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Hamburg could treat infected Ebola doctor

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Liberian health workers in protective clothing bury an Ebola victim in early July. Photo: DPA
15:47 CEST+02:00
UPDATE: A doctor infected with the deadly Ebola virus while trying to help stop it spreading through West Africa could travel to a Hamburg clinic for treatment.

The infectious Ebola virus has killed 672 people in Liberia, Sierra Leone and Guinea since February in the world's largest ever recorded outbreak of the disease.

The World Health Organisation (WHO) is struggling to gain control of the virus for which there is no vaccine and no cure.

Now, a Sierra Leone national who was infected while trying to help stem the spread of Ebola across West Africa may be sent to the northern German city of Hamburg for treatment.

Staff at the University clinic Hamburg-Eppendorf (UKE) had accepted Sierra Leone's request to take the patient, spokeswoman Christine Trowitzsch told press on Monday.

"We've activated the epidemic unit and have explained in consultation with all relevant authorities and public institution our willingness in principle to accept and treat the patient."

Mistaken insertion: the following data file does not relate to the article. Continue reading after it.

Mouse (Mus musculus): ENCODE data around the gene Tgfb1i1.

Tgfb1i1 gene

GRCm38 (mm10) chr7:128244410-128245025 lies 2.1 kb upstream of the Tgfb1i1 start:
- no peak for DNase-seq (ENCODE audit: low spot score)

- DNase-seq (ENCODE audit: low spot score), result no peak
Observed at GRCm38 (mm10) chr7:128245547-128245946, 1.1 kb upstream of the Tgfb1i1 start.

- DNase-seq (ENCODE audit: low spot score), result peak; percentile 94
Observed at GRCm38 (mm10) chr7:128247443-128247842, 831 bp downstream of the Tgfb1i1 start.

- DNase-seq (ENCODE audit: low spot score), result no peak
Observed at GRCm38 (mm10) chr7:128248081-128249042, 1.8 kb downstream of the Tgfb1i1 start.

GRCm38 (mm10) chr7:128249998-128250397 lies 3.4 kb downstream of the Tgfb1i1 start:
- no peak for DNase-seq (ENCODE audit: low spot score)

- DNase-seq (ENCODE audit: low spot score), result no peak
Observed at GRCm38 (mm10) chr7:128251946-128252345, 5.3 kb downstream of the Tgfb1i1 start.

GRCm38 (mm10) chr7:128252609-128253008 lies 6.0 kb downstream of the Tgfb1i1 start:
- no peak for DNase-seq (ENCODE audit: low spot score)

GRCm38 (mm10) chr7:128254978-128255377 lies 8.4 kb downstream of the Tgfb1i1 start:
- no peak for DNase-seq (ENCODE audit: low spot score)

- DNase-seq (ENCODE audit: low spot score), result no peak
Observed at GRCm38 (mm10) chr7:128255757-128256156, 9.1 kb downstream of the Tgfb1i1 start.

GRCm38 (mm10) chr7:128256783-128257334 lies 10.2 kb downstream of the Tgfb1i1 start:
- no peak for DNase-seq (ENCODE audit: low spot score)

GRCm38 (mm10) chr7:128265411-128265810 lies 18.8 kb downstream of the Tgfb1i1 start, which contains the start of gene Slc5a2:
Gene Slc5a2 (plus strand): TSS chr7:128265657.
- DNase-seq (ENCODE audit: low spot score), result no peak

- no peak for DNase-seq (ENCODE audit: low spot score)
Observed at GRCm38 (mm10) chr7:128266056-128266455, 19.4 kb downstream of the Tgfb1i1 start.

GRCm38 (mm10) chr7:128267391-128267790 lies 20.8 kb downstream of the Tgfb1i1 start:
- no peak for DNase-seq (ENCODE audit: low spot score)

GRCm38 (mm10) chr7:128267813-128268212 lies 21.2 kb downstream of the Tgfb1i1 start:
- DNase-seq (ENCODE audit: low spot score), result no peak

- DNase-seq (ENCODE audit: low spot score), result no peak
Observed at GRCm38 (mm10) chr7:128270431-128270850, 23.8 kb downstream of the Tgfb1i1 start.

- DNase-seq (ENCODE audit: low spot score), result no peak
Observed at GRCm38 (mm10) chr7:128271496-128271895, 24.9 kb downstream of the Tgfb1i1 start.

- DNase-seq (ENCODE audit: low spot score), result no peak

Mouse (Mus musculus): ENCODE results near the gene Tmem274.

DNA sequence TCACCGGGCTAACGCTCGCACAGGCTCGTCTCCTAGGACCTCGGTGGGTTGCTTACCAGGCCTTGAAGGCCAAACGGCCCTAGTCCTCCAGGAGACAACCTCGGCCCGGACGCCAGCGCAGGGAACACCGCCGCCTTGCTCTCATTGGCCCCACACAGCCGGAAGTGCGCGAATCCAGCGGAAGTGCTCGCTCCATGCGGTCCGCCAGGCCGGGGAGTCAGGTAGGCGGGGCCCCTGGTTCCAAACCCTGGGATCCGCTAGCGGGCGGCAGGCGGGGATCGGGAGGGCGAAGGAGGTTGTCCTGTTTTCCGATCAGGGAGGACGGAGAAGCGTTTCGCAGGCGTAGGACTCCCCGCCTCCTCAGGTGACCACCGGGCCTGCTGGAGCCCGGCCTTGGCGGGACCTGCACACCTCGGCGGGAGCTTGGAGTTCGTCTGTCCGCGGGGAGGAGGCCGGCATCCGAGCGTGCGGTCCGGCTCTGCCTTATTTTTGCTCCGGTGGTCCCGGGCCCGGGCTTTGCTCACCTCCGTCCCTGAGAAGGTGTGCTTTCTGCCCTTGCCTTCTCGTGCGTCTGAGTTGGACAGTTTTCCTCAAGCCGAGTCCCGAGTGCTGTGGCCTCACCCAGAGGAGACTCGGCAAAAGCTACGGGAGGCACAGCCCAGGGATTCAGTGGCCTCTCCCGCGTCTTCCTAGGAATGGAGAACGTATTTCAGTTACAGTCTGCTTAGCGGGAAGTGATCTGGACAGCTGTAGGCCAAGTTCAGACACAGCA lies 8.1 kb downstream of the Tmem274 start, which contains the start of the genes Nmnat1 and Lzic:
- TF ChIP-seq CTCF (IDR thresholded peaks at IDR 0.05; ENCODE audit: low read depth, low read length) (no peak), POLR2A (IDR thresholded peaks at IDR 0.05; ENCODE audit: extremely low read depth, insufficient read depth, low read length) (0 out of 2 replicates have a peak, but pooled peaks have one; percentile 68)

If the man was to come, he would be the first patient known to be infected with Ebola ever to set foot on German soil, according to the Bernhard-Nocht Institute for Tropical Medicine. The patient is still in Sierra Leone.

Some reports suggest the unnamed man could be Sheik Umar Khan, an expert on Ebola and veteran fighter against the disease who was recently infected with it.

Hamburg health authorities echoed reassuring statements from the UKE emphasizing the high level of security precautions currently being made for the eventuality and that it posed no cause for alarm among clinic employees or the public.

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"It's highly questionable whether this patient comes at all," said Rico Schmidt, spokesman for the Hamburg health authority. The man would first have to be declared fit to travel.

The virus, which causes fever and heavy external and internal bleeding, is among the most deadly in the world. Infected people have a 50-80 percent chance of death, with survival chances improving the earlier they receive treatment.

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